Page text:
Up to 14 percent of all species, depending on degree of temperature rise, also now face “a very high risk of extinction.” ASLA believes these latest findings show the critical need to increase investment in protecting biodiversity through supporting ecosystems and their restoration, greater ecosystem connectivity, and species migration corridors.
While global campaigns to protect and enhance 30 percent of terrestrial and marine ecosystems have gained momentum, the IPCC instead calls for “restoring degraded ecosystems and effectively and equitably conserving” 30 to 50 percent of “Earth’s land, freshwater and ocean habitats.”
What the IPCC calls “climate resilient development,” which combines climate change mitigation and adaptation efforts, can also help communities reduce their vulnerabilities to anticipated impacts. This would involve the rapid transformation of the global energy system to renewable sources, along with significant investments to help communities adapt to the challenges now faced.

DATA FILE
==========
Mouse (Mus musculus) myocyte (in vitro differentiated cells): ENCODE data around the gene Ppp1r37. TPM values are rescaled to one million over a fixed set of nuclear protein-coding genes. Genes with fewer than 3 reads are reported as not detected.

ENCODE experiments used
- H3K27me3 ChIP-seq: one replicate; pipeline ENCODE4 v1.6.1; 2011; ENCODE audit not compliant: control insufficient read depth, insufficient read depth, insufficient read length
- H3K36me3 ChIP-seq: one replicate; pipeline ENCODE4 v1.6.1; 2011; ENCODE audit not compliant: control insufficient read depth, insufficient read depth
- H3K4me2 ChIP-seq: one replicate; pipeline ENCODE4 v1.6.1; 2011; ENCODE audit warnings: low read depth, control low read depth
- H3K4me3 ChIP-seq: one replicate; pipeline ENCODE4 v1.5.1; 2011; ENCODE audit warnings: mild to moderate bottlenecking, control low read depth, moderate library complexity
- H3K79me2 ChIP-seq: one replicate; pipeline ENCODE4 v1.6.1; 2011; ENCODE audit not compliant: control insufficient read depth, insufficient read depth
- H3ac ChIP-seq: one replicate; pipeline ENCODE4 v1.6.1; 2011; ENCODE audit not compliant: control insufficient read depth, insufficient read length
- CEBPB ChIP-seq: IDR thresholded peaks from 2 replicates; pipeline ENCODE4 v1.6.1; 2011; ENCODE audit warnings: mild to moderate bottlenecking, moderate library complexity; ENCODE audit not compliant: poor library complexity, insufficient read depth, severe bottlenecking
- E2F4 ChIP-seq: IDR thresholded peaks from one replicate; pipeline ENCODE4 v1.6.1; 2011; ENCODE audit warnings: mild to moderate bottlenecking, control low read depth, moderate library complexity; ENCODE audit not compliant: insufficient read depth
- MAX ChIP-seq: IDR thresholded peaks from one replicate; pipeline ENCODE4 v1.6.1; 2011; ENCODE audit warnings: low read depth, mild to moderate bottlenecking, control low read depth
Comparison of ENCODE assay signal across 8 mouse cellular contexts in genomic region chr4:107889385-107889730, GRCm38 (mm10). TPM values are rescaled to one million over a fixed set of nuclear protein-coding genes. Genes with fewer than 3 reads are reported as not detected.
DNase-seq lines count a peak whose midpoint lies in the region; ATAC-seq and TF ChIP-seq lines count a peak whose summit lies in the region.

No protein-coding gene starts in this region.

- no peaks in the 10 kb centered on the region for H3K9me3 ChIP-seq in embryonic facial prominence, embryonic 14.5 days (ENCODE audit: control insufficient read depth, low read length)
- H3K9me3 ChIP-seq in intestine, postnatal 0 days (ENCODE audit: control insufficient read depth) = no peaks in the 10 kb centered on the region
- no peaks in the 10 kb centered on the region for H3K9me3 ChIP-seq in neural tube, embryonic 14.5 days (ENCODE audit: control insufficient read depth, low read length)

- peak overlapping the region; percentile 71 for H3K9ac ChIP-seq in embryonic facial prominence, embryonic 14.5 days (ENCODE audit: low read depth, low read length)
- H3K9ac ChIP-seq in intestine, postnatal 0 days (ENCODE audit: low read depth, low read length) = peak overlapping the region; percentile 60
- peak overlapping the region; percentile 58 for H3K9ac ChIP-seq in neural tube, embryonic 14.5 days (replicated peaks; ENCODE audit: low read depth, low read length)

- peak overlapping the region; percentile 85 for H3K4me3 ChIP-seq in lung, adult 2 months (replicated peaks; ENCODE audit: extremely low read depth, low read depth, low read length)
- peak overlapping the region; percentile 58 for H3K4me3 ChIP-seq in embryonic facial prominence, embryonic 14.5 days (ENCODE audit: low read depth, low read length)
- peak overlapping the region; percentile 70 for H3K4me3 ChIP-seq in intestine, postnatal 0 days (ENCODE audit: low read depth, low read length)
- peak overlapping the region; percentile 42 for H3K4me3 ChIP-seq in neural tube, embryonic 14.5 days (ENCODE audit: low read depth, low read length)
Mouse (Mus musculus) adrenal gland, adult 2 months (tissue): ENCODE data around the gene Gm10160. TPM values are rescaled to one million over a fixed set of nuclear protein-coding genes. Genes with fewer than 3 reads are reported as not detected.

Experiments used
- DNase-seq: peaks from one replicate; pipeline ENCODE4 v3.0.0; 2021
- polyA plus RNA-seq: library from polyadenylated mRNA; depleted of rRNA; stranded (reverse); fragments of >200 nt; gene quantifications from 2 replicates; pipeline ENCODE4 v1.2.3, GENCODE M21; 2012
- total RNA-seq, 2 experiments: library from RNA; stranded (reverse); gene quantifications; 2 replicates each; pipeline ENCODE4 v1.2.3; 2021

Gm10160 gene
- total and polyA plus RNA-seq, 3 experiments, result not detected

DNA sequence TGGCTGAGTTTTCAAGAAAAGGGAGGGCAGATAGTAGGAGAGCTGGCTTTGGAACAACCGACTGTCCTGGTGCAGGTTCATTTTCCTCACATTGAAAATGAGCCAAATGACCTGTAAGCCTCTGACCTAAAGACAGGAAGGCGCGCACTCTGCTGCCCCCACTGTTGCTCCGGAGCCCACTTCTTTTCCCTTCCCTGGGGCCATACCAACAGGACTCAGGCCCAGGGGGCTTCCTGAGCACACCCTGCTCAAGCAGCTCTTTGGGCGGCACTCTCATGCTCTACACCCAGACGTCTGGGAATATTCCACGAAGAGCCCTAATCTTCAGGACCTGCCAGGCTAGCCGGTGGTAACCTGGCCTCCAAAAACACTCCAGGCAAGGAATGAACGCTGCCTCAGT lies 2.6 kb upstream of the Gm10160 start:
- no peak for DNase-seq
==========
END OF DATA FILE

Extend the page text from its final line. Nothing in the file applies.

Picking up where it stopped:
The report highlights cities, particularly inequitable ones, at high risk of climate impacts, but also notes that urban systems provide opportunities to dramatically increase resilience.
Green infrastructure and ecosystem services, sustainable land use and urban planning, sustainable urban water management, improved water efficiency, integrated coastal zone management and coastal defenses – all areas in which landscape architects plan and design solutions – are highlighted as key adaptation solutions in the report, and many also have high climate mitigation benefits.
ASLA agrees with the IPCC’s assessment that global adaptation efforts to date have often been limited and short-sighted. The report’s authors write: “Most observed adaptation is fragmented, small in scale, incremental, sector-specific, designed to respond to current impacts or near-term risks, and focused more on planning rather than implementation.” Adaptation efforts are also highly inequitable, with far more investment in developed countries.
ASLA believes it’s important to partner with all communities to provide comprehensive, equitable, and long-range climate adaptation planning. Landscape architects understand the connections between climate, human health and well-being, ecosystems, and biodiversity, and can help communities better understand to reduce their risks. We must plan and design with nature to protect ourselves.